Court shuts down rogue ISP

A US court has closed down an internet service provider following allegations that it hosted spam-serving botnets, phishing websites, and illegal malicious...

A US court has closed down an internet service provider following allegations that it hosted spam-serving botnets, phishing websites, and illegal malicious web content.

The move followed a complaint by the US Federal Trade Commission.

According to the FTC, the defendant, Pricewert LLC, operated under a variety of names, including 3FN and APS Telecom. The FTC alleged that the firm actively recruited and colluded with criminals who distributed illegal, malicious, and harmful electronic content.

Spokesmen for Pricewert have denied the allegations, saying the company plans to appeal the court's decision.

Criminals allegedly distributed content including illegal images, spyware, viruses, Trojan horses, phishing e-mails, and botnet command and control servers. The FTC claimed that the defendant advertised its services in internet forums used by criminals.

According to the allegations, Pricewert shielded its criminal clients by either ignoring take-down requests issued by the online security community, or shifting its criminal elements to other internet protocol addresses it controlled to evade detection.

The FTC alleged that Pricewert engaged in the deployment and operation of botnets, large networks of computers that were compromised and enslaved by the originator of the botnet, known as a "bot herder." According to the FTC complaint, Pricewert was accused of recruiting bot herders and hosting botnet command-and-control servers. Transcripts of instant-message logs filed with the court allegedly showed the defendants' senior employees discussing the configuration of botnets with bot herders.

In filings with the court, the FTC alleged that more than 4,500 malicious software programs were controlled by command-and-control servers hosted by 3FN. This malware included programs for logging keystrokes, stealing passwords and data, programs with hidden backdoors to facilitate remote control, and programs to control spam distribution.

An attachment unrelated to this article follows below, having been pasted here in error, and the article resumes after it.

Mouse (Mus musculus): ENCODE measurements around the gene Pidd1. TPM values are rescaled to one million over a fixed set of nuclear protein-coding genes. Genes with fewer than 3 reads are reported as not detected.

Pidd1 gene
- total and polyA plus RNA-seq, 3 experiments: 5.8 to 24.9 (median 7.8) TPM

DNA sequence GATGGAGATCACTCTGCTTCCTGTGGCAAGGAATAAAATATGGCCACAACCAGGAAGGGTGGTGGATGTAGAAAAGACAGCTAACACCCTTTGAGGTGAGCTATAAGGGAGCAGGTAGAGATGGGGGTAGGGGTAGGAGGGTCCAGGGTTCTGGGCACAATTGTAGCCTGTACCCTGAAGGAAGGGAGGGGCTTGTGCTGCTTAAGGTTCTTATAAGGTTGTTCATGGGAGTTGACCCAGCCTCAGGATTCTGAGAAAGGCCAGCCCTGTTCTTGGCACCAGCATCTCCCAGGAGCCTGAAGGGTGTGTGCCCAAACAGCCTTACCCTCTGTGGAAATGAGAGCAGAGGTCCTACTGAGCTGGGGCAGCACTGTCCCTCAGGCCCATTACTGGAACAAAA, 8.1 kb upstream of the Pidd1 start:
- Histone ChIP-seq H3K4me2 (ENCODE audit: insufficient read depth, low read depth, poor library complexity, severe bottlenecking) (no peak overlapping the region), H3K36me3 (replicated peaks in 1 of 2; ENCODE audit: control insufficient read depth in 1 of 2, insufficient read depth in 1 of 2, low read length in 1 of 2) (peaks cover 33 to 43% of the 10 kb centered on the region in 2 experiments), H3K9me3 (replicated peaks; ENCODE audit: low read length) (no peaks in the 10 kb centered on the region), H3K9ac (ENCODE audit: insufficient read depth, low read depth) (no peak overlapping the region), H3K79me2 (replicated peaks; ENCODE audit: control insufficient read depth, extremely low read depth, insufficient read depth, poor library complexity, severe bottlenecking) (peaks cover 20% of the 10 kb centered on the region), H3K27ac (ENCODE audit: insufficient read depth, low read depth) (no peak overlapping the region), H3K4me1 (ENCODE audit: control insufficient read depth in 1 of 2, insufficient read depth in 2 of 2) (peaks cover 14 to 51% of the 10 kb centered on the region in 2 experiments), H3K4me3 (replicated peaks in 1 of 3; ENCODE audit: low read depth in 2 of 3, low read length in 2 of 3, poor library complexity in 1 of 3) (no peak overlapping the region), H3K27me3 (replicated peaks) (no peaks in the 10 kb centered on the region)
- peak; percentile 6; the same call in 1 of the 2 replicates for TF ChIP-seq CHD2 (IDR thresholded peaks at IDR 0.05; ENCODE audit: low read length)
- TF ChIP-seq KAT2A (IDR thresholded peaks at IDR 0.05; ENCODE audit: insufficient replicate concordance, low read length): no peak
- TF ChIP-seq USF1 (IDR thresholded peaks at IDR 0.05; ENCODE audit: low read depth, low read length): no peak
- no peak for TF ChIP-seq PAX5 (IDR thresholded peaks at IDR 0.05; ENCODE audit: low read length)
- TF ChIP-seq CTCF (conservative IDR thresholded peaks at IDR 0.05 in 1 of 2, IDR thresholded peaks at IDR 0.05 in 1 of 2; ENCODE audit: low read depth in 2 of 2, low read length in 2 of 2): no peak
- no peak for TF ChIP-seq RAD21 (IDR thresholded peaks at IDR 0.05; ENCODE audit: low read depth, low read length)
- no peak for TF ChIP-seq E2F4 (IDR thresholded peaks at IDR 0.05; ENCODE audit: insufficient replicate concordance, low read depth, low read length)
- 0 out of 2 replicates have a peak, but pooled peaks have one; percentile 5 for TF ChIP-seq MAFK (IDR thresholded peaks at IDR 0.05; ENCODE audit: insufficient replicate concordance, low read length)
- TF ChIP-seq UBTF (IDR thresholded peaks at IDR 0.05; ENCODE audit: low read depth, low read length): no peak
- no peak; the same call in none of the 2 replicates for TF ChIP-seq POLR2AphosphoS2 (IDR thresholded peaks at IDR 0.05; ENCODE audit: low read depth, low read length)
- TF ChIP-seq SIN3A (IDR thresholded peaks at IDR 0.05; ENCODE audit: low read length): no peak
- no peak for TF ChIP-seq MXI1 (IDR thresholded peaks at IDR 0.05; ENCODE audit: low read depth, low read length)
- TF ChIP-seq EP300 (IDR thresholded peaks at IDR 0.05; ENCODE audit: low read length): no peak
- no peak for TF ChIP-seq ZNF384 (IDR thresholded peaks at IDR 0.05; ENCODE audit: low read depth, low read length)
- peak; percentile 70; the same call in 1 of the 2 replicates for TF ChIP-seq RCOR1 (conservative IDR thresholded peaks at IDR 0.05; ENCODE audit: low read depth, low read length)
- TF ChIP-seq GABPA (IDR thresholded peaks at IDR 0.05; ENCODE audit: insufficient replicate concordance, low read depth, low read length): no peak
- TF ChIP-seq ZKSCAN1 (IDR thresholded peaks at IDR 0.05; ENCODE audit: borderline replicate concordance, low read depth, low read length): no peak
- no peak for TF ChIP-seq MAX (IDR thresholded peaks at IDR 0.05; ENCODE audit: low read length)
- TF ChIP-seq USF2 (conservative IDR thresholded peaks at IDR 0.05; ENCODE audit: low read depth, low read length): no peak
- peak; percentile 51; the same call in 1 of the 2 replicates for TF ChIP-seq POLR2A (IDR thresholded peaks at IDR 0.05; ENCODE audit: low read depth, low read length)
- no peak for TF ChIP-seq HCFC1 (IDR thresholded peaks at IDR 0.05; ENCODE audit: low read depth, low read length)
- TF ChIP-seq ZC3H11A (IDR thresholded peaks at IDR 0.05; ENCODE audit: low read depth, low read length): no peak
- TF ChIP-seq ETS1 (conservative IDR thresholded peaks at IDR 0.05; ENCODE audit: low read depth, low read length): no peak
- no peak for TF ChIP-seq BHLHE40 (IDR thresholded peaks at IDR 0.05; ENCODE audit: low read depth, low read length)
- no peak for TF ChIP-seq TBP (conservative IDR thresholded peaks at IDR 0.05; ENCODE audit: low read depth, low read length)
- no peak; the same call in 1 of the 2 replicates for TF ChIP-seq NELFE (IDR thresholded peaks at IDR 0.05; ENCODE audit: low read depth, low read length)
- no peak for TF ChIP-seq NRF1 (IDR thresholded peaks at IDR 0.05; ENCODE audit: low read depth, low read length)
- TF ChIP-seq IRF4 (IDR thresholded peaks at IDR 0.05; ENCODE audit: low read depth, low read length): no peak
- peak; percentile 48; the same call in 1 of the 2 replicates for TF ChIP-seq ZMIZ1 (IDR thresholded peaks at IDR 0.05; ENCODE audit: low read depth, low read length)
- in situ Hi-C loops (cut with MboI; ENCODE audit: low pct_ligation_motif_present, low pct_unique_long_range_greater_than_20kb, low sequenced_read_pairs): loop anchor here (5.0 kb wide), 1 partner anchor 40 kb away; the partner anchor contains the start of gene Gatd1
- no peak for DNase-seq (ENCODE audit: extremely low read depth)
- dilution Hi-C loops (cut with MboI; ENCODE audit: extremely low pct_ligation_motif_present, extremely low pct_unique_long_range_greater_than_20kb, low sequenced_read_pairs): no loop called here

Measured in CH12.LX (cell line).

The FTC said Pricwert's alleged distribution of illegal, malicious, and harmful content and deployment of botnets that compromised thousands of computers caused substantial consumer injury and was an unfair practice that violated federal law.

The court issued a temporary restraining order against Pricewert to prohibit illegal activities. It required upstream ISPs and data centres to stop doing business with Pricewert. The order also froze Pricewert's assets. The court will hold a preliminary injunction hearing on 15 June.

The FTC thanked several companies for their help. They included Nasa's inspector general, computer crime division; Gary Warner, director of research in computer forensics, University of Alabama at Birmingham; the National Center for Missing and Exploited Children; the Shadowserver Foundation; Symantec Corporation; and The Spamhaus Project.

The complaint was filed in the US District Court for the Northern District of California, San Jose Division. The FTC files a complaint when it has "reason to believe" that the law has been or is being violated, and it appears to the commission that a proceeding is in the public interest. The complaint is not a finding or ruling that the defendant has actually violated the law. The case will be decided by the court.

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